It is a few minutes after noon, and Abimbola Thomas needs to get to work. He is only 10km (6.213 miles) away from his office.
At any other time of the day, this would have been a 10-minute journey, but not during Lagos lunch-hour traffic. If Thomas gets in a car, this trip could take him up to 120 minutes.
To save time, Thomas hops on the back seat of one of the dozens of motorcycle taxis that are waiting for customers at stalls and shops downtown.
He puts his arms around the driver’s waist, and the pair speed off.
While the Lagos State government does not officially promote motorbike taxis, growing demand for ways to reduce maddeningly long commute times is making an increasing number of people jump on the backs of two-wheeled taxis in Nigeria.
Tech companies are now trying to make it easier for riders like Thomas to link up with motorcycle taxis no matter where these urban passengers may be.
Last year, several ride-hailing applications designed to connect riders with motorcycle taxis were launched. One is called the Gokada app.
‘Okadas’: controversy on Lagos’ roads
Residents in Lagos call these two-wheeled taxis “okadas”, because they are so much faster than cars.
Okada is the name of Nigeria’s first private commercial airline, Okada Air.
Motorcycle taxis first showed up in the country’s commercial capital in the late 1990s.
During those early years, okadas got a bad reputation because of reckless operators and gruesome accidents.
Back then, the number of broken bones and bloody limbs grew so fast that local media nicknamed a section of the National Orthopaedic Hospital Igbobi the “okada ward”.
Today, riding okadas is a little safer because Lagos State restricts them to certain inner streets.
Ride-hailing in Africa
Uber debuted in West Africa five years ago. Since then, there have been several less-than-remarkable local efforts to duplicate the company’s success in the United States.
The standout appears to be ride-hailing apps for motorcycles because they are responding to Nigeria’s unique market needs: They can zip through stalled traffic.
Users download an app and request rides on their smartphones, and branded motorcycles show up on demand.
As an added feature, users can also hail branded bikes on the street.
Since Gokada launched, three other motorcycle-hailing startups have debuted in Nigeria: Max, SafeBoda, and Oride.
Gokada boasts over 1,000 riders. Max, founded by two alumni of the Massachusetts Institute of Technology in the US, says it has over 1,000 motorcyclists.
Anticipating billion-dollar market growth, investors have thrown millions of dollars at these startups.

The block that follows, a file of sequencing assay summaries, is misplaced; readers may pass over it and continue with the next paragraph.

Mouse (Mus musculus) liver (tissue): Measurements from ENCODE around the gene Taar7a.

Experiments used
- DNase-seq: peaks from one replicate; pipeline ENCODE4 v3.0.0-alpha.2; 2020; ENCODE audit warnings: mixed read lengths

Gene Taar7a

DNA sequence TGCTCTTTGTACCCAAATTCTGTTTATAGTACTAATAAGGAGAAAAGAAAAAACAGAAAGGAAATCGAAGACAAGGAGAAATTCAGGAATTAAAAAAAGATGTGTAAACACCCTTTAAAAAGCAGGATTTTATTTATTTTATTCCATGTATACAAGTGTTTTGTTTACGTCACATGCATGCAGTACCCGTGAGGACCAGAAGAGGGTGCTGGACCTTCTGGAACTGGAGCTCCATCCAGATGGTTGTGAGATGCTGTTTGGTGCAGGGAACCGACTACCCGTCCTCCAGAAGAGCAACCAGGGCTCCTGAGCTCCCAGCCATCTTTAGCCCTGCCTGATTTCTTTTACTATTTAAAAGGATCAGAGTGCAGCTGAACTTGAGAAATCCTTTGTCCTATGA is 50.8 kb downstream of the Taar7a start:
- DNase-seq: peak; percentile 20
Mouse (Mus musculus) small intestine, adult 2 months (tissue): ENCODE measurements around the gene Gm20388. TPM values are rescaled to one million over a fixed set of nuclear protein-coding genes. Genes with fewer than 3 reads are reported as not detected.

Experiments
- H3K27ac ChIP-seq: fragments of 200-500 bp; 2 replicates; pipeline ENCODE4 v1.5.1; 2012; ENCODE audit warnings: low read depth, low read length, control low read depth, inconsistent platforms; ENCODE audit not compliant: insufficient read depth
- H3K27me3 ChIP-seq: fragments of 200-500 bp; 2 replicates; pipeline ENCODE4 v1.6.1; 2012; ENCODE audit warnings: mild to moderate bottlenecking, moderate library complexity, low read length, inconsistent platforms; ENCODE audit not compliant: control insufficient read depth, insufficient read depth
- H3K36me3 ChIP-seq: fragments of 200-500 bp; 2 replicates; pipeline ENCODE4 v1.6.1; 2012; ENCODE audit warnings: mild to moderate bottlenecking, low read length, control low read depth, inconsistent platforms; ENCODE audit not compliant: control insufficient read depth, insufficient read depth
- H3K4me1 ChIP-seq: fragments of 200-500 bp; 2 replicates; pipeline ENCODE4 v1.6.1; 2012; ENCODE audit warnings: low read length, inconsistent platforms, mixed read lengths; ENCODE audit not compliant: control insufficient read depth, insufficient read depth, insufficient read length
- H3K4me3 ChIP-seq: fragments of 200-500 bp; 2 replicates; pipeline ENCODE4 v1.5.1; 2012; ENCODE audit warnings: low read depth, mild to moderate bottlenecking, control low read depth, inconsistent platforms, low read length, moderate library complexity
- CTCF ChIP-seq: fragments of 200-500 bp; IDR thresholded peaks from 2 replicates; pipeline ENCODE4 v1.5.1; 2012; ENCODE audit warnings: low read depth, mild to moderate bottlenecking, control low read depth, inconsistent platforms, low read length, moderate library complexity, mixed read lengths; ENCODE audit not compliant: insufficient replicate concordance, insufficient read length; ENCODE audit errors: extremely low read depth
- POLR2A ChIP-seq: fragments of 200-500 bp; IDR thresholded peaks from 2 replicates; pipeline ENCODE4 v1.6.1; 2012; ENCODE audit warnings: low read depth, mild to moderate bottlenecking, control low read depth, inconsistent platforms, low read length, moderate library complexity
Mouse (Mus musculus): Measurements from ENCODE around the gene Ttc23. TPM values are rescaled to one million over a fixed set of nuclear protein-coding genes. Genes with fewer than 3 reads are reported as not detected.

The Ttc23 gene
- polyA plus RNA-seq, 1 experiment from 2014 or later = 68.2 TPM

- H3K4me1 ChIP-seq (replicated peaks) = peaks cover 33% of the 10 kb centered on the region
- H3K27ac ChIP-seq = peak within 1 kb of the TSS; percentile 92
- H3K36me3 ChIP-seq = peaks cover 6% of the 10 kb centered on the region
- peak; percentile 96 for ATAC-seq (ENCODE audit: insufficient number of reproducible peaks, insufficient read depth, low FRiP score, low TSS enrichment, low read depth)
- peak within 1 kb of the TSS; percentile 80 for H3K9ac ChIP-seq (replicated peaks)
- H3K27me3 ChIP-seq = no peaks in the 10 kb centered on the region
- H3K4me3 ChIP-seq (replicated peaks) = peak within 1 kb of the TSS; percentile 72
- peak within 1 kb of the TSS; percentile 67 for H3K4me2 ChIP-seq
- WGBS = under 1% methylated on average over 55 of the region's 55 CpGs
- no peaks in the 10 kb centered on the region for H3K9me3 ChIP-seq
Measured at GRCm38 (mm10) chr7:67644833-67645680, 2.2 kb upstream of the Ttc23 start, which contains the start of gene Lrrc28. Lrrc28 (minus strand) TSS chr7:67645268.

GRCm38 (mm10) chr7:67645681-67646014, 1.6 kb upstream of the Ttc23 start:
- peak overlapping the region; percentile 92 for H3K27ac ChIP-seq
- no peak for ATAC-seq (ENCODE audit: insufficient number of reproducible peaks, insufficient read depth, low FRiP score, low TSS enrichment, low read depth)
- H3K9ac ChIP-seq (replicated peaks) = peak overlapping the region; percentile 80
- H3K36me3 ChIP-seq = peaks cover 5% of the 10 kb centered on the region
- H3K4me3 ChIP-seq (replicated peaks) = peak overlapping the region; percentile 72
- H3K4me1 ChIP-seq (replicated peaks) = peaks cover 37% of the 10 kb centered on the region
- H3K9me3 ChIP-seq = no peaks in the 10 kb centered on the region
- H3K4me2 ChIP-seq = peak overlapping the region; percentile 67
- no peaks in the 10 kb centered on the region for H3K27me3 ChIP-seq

Rise Capital and a consortium of local funders invested $5.3m in Gokada.
The company plans to use the money, in part, to open a state-of-the-art driver-training school to verify up to 500 operators at a time, thereby increasing daily rides tenfold.
Operating in a grey area
Fahim Saleh, the cofounder and co-CEO of Gokada, admits his company exists in a grey area legally.
He says his team has exploited a Nigerian stipulation that says bikes with an engine capacity of greater than 200 cubic centimetres can travel on all major roads and highways.
Some of Gokada’s bikes have been seized by government officials for other infractions, but the service continues to grow.
“They said if you can make it in New York, you can make it anywhere,” Saleh smiles, dismissing life in Manhattan.
“I’ve lived in New York. If you can make it in Nigeria, you can [really] make it anywhere!”
“A futuristic tech-enabled Lagos can have motorcycle taxis,” he explains, citing examples in East Asia such as Go-Jek in Indonesia and Grab in Thailand.
“Gokada is not only making incremental improvements, [but] we are going leaps and bounds to ensure our drivers are safe including weekly training, adequate safety gear, tech-enabled driver-behaviour tracking, intensive pre-screening, rapid-response in-house medics, and more.
We really do care about our drivers and our customers.”
Salleh’s concern is warranted; 747 motorcycles were involved in road accidents during the fourth quarter of 2018, according to Nigeria’s Bureau of Statistics.
That’s more than one out of every five accidents.
The cost of going slow
People in Lagos call traffic bottlenecks go-slows. Most residents spend more than two hours in traffic every workday. The cost of going slow is massive.
According to one former Lagos State governor, every year, go-slows rob the city’s economy of 42 billon naira ($11.6m) of economic output.
To understand why, consider the geography of Lagos. With a landmass of about 3,600 square kilometres, it is Nigeria’s smallest state.
However, more than 18 million people live in the city of Lagos. Five million registered vehicles – 200 vehicles per kilometre – cram onto the city’s 9,100 roads and expressways each day.
Just get me to work
On his part, Abimbola Thomas, our harried commuter, was now used to the adrenaline rush of motorcycle taxi rides.
He tapped an app on his smartphone and hailed a two-wheeler.
It arrived within minutes and took him to his office on time. “Bikes are much more convenient as a form of transportation in Lagos,” he called out as he sped off.